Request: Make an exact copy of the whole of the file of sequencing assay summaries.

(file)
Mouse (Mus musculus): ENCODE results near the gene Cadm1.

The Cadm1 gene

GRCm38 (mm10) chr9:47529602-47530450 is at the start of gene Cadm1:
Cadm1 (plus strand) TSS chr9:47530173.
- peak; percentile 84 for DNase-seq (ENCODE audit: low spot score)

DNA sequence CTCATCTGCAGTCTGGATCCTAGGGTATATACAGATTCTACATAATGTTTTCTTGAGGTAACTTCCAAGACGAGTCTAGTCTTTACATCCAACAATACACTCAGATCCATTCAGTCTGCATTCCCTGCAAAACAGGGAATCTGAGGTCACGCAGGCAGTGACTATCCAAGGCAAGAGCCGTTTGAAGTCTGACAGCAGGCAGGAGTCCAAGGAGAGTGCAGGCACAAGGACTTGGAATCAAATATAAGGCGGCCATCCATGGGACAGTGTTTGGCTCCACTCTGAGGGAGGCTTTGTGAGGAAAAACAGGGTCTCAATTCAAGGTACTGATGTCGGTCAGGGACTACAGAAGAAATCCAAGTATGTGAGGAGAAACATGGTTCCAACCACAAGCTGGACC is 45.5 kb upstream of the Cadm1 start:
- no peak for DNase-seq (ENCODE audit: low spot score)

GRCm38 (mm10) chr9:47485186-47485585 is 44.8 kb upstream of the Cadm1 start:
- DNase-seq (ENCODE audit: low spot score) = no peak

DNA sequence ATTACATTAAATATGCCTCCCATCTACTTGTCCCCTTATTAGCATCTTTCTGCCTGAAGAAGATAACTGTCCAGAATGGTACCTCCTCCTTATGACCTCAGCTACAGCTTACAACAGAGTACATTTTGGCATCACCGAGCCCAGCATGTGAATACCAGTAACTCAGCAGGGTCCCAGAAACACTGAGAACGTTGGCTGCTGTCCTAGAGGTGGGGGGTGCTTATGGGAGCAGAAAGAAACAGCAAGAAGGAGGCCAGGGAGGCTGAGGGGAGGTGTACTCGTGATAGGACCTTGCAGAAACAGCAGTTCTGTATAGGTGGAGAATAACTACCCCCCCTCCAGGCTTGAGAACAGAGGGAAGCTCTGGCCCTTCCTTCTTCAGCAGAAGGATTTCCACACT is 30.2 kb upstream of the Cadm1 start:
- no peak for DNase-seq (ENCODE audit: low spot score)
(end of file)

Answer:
Mouse (Mus musculus): ENCODE results near the gene Cadm1.

The Cadm1 gene

GRCm38 (mm10) chr9:47529602-47530450 is at the start of gene Cadm1:
Cadm1 (plus strand) TSS chr9:47530173.
- peak; percentile 84 for DNase-seq (ENCODE audit: low spot score)

DNA sequence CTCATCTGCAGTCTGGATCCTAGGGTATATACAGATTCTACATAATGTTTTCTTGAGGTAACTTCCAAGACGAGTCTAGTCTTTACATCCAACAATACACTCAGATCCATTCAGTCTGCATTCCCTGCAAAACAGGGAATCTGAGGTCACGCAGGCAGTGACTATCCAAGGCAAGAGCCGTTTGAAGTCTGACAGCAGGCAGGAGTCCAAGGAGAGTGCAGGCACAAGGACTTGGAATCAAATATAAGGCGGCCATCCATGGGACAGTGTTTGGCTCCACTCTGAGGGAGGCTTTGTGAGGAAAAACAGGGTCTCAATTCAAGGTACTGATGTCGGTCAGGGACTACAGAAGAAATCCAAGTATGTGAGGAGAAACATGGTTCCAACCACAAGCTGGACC is 45.5 kb upstream of the Cadm1 start:
- no peak for DNase-seq (ENCODE audit: low spot score)

GRCm38 (mm10) chr9:47485186-47485585 is 44.8 kb upstream of the Cadm1 start:
- DNase-seq (ENCODE audit: low spot score) = no peak

DNA sequence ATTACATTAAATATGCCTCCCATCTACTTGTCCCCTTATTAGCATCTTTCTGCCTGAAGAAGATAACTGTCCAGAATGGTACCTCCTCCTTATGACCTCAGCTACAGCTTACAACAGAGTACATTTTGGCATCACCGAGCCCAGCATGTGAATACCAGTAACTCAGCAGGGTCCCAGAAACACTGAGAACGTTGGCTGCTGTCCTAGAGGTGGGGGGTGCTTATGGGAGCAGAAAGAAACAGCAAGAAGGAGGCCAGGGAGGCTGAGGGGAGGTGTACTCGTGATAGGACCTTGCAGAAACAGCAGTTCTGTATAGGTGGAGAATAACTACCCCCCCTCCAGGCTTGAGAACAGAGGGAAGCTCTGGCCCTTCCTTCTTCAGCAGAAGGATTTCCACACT is 30.2 kb upstream of the Cadm1 start:
- no peak for DNase-seq (ENCODE audit: low spot score)